Tracking bug

https://crbug.com/1146450

Launch bug
https://crbug.com/1169951


Chrome Platform Status

https://chromestatus.com/feature/6422599217184768


Is this feature fully tested by web-platform-tests? Link to test suite results from wpt.fyi.

Not yet, there is an open issue for this: https://github.com/w3c/manifest-app-info/issues/26 


It’s worth noting that WPT in this instance may be able to validate existence and reflection of the properties, but will not be able to cover how a user agent uses the information. This has been added to Chromium as Android JUnit tests, but will continue to be platform specific.


Chris Harrelson

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Mar 11, 2021, 2:46:02 PMMar 11
to Finnur Thorarinsson, blink-dev, aar...@microsoft.com
Hi,

Sorry for the slow reply.

I have two questions about this feature:

- Do you have information about how many existing PWAs might have this information exposed? Consider the case of a PWA that fills out these fields, but since they aren't being used or exposed prominently, they would be surprised by this change.

- What does it mean for Safari to parse but not use the fields? Is there something web-exposed about this behavior that can be detected?


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Finnur Thorarinsson

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Mar 23, 2021, 8:53:50 AMMar 23
to Chris Harrelson, blink-dev, aar...@microsoft.com

Hi Chris,


Thanks for the questions. I also apologize for my late reply -- it took a bit of time to gather and process the information requested and a couple of sick days didn’t help either.


1) Do you have information about how many existing PWAs might have this information exposed? 


We inspected the manifests of the most popular PWAs installed on Android, which together represent more than half of installs seen this year. Only about a third included the ‘description’ field but none of them included the ‘screenshots’ field. Since both fields are required for this feature, we could not find any PWA within that set that would trigger the showing of the new richer install UI.


It’s worth adding that, despite being previously unused, all the ‘description’ fields we encountered had sensible values, so it looks like this was very much anticipated by developers.


2) Consider the case of a PWA that fills out these fields, but since they aren't being used or exposed prominently, they would be surprised by this change.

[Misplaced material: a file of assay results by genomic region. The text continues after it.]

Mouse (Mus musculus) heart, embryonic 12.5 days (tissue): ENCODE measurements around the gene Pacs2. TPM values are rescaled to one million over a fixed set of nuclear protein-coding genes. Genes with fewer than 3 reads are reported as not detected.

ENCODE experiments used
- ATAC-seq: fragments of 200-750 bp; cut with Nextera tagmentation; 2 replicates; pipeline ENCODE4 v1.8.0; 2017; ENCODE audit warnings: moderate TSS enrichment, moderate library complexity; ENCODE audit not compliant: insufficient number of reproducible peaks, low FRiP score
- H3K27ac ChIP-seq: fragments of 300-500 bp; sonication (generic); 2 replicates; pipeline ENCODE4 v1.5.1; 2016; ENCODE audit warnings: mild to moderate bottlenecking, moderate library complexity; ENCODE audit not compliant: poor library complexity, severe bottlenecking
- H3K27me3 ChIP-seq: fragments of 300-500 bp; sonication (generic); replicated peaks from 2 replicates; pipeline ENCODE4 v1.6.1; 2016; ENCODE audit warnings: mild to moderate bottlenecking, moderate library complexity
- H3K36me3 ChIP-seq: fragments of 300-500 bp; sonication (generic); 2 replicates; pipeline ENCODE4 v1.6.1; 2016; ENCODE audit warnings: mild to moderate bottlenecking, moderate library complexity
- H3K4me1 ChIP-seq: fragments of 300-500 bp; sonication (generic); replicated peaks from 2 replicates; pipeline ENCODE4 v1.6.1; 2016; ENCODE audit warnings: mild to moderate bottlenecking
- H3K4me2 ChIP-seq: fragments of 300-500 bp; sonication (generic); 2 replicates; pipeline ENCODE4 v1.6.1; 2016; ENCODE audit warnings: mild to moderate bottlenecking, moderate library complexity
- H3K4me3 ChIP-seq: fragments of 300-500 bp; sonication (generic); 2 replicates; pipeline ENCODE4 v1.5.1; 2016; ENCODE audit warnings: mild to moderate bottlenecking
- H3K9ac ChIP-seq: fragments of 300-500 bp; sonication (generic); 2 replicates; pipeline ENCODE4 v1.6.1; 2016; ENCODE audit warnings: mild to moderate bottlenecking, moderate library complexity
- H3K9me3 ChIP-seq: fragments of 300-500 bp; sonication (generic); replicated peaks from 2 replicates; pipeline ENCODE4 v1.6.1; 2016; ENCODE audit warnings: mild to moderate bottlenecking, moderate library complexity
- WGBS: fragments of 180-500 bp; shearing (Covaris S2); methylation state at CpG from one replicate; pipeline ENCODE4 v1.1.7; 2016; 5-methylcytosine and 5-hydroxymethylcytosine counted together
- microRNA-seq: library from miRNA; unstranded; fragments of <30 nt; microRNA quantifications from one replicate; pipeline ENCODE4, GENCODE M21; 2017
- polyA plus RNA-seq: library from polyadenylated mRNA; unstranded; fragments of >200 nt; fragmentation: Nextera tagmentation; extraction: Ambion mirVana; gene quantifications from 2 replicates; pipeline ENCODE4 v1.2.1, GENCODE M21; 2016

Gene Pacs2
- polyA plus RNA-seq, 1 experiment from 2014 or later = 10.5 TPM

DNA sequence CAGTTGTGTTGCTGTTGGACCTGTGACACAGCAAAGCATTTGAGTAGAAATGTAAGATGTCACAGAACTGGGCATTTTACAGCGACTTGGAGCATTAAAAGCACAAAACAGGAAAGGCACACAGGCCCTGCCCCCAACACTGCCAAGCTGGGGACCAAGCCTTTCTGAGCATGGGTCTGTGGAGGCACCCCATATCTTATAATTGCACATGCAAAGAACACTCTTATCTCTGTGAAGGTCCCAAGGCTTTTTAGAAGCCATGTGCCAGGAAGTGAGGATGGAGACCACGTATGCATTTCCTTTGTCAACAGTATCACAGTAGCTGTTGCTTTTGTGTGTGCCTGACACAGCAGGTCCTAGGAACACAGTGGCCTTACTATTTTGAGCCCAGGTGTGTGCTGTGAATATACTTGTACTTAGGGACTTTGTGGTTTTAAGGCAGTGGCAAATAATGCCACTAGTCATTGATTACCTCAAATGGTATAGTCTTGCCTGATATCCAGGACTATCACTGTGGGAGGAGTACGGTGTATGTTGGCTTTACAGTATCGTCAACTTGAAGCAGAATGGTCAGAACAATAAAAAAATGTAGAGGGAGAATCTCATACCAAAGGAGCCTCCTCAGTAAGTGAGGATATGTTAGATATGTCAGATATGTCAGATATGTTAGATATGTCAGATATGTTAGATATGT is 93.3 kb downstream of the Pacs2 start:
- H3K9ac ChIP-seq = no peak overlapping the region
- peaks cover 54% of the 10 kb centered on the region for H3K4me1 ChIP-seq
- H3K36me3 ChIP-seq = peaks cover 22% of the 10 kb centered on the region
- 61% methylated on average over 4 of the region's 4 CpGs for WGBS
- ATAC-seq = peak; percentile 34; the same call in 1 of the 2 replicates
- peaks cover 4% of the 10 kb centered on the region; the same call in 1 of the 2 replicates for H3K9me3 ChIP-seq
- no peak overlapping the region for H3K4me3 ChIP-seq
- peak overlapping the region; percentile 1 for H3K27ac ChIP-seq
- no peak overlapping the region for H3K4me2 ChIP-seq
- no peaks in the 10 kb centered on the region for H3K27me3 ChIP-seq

There is little incentive for developers to have provided this data if they did not anticipate that it would get used, as we have never checked for it, let alone validated it. Even if the showing of this information in this particular user interface may come as a surprise, by nature both a site's ‘description’ and ‘screenshots’ are clearly intended to represent their property.


Furthermore, it is hard to determine whether people will be surprised by this change or delighted, because developer enthusiasm has already led to sites starting to fill this out in anticipation of launch. For example, see Discourse comment on the feature bug https://bugs.chromium.org/p/chromium/issues/detail?id=1146450#c49


3) What does it mean for Safari to parse but not use the fields? 


It means they’ve implemented the code to parse the manifest (including the ‘description’ field) but they are currently not exposing the data in their UI. We don’t know what their intentions are for using the information as they’ve not responded on this topic (to my knowledge).


4) Is there something web-exposed about this behavior that can be detected?


No.


Best regards,

Finnur


Chris Harrelson

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Mar 23, 2021, 11:56:59 AMMar 23
to Finnur Thorarinsson, blink-dev, aar...@microsoft.com
Thanks for the compatibility research!

LGTM1

Yoav Weiss

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Mar 24, 2021, 1:53:32 AMMar 24
to Chris Harrelson, Finnur Thorarinsson, blink-dev, aar...@microsoft.com

Daniel Bratell

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Mar 24, 2021, 5:34:59 AMMar 24
to Yoav Weiss, Chris Harrelson, Finnur Thorarinsson, blink-dev, aar...@microsoft.com